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Particulate Air Pollution Research meets Nanomaterial Toxicology: Evidence for beyond the lung

 

140402 #Dia  Flemming Cassee ambasadeur innovatie RIVM Foto Tjitske SluisSpeaker: Flemming R. Cassee, PhD

Senior Inhalation Toxicologist,

National Institute for Public Health and the Environment (RIVM), Netherlands

Institute for Risk Assessment Sciences, Utrecht University, Utrecht, Netherlands

Editor in Chief, Particle and Fibre Toxicology


Date: March 20, 2015

Time: 9:30-10:30 am

Place: 665 Huntington Ave,

Bldg. 1, Room 1302,

Boston, MA, 02115

 

Abstract: Ambient particulate matter (PM) has been extensively studied in the past two decades because of the association of the level of PM and several markers for morbidity as well as premature death in the general population. Much has been done to clean up the air that we breathe and in most places standards for PM are met. There are still hot spots, such as busy traffic locations for which abatement measure need to be taken to further reduce the concentrations. Since the effects are still noted below current air quality standards, and the cost of reducing PM further are getting higher and higher, targeted research is needed to identify the most harmful constituents and the related sources of emissions. Of special interest are the ultrafine or nano-scale particles as they seem to contribute to the adverse health effects and are not well captured by current standards. The effects of nanoparticles may very well be observed in organs other than those that correspond to the port of entry – for example, the central nervous system. In light of different distribution patterns on inhalation and the likelihood that nanoparticles can escape natural defence mechanisms, such as phagocytosis, it is likely that this size fraction will also be linked to biological pathways and responses that differ from larger sized particles. Whether or not nanoparticles translocate is dependent on several factors including size and solubility. Small particles (<10nm) translocate with greater efficiency than large particles (<100nm). Soluble particles can directly diffuse across the lung membrane. While small soluble particles have been shown to translocate into the circulatory system, carbon core nanoparticles do not diffuse across the lung membranes to the same extent, although soluble coatings from them can. Examples for translocation to and adverse effects on the cardiovascular and central nervous system after inhalation exposure to nanoparticles will be presented.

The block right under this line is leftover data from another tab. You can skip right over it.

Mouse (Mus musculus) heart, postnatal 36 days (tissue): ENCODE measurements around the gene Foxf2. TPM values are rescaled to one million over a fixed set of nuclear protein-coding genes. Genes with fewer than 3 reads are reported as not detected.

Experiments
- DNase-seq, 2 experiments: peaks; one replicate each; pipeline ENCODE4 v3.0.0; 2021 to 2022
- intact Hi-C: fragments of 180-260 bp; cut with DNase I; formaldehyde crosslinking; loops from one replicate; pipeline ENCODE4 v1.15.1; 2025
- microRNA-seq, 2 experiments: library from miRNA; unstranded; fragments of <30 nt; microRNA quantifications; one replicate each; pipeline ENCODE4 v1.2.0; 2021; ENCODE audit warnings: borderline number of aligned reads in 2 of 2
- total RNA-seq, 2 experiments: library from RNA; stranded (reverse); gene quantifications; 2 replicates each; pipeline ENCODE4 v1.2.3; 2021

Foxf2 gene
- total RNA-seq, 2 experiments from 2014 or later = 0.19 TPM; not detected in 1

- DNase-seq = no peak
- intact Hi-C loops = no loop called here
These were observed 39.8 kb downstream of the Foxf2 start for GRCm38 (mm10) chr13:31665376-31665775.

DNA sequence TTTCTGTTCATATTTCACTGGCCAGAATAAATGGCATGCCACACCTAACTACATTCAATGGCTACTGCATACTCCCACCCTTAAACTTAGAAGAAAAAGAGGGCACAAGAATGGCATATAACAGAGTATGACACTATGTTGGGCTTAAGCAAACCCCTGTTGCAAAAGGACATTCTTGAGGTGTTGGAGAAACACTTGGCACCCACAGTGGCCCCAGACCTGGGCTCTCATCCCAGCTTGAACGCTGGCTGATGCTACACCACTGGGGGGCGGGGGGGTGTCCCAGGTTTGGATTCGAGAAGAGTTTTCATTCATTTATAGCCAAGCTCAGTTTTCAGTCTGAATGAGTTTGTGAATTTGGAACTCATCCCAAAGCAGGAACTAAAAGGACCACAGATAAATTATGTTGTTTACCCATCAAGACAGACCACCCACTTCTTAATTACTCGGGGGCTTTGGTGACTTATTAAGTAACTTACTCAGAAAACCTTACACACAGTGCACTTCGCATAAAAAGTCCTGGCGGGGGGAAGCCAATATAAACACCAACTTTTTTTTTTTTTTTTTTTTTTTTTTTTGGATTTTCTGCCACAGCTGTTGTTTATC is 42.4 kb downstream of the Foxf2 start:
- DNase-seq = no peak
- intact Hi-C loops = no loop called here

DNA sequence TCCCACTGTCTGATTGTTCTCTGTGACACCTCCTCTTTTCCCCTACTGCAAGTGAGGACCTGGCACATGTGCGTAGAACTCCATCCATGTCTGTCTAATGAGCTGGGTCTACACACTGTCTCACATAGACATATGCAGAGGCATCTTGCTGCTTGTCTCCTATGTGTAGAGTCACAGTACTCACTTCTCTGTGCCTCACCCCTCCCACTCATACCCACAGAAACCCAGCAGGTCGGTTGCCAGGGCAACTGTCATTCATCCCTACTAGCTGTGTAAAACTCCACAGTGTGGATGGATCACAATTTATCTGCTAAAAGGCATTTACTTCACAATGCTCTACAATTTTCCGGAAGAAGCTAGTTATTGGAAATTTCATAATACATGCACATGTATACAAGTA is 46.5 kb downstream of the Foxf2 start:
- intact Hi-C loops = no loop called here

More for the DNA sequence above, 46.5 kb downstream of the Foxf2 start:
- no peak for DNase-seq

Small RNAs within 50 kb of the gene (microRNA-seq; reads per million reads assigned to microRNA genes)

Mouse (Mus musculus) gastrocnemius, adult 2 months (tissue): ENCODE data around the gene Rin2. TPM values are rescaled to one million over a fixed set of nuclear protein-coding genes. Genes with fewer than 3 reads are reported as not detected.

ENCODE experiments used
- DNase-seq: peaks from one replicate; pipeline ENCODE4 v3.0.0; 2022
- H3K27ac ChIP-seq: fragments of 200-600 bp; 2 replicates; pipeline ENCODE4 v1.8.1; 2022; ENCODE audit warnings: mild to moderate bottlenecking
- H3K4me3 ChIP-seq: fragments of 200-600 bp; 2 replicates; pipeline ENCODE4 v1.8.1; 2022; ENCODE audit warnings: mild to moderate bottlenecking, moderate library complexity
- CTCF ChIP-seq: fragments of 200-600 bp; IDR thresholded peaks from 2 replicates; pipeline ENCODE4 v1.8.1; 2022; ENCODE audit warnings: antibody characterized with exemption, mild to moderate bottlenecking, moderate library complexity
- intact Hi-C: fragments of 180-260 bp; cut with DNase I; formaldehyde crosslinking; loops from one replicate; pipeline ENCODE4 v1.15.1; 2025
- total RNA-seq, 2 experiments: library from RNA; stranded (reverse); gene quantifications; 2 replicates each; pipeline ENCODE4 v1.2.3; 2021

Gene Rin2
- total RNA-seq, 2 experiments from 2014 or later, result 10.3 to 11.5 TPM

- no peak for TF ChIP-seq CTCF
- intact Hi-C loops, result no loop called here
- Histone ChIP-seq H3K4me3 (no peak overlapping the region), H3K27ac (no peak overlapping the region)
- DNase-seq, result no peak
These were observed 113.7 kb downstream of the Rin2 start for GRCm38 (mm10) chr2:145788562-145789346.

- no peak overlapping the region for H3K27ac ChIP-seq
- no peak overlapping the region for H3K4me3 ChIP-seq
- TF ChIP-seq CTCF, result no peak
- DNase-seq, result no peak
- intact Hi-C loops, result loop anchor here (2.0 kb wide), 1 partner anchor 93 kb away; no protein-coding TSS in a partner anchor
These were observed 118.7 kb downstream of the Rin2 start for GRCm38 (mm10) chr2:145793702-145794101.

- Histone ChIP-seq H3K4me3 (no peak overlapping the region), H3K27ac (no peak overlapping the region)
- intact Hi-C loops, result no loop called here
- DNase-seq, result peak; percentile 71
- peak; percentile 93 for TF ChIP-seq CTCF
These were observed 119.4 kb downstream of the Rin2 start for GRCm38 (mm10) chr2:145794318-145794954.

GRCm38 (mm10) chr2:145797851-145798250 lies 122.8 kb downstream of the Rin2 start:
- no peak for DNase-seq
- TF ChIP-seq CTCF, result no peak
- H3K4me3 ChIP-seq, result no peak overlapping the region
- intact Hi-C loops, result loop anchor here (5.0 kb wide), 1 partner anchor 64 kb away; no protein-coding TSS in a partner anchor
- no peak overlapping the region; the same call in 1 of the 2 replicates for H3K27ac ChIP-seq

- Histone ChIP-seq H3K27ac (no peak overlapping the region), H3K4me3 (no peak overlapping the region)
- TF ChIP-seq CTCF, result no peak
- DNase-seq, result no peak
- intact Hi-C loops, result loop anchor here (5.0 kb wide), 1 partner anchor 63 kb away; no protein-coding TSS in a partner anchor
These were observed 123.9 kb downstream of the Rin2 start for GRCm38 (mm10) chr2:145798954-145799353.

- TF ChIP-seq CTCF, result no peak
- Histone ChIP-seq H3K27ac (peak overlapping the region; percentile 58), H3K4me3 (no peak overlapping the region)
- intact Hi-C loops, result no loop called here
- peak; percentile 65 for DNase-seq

Biographical Sketch: Flemming R. Cassee, PhD, is senior inhalation toxicologist at RIVM and is involved in the research on the adverse health effects of air pollution. He has written a number of scientific reports and articles in international journals and has presented several papers at international conferences. In addition, he serves in a number of international advisory committees. He is senior-scientific advisor on Inhalation Toxicology and leader of several projects on Ambient Particulate Matter and Health. Dr. Cassee is member of WHO and EU committees and invited reviewer of the US EPA and Health Effects Institute. He has a position as professor in inhalation toxicology at the Institute of Risk Assessment Sciences (IRAS) at the University of Utrecht, the Netherlands. He has been active in toxicology for more than 20 years with a prime interest in the adverse health effects of air pollutants and inhaled nanomaterials.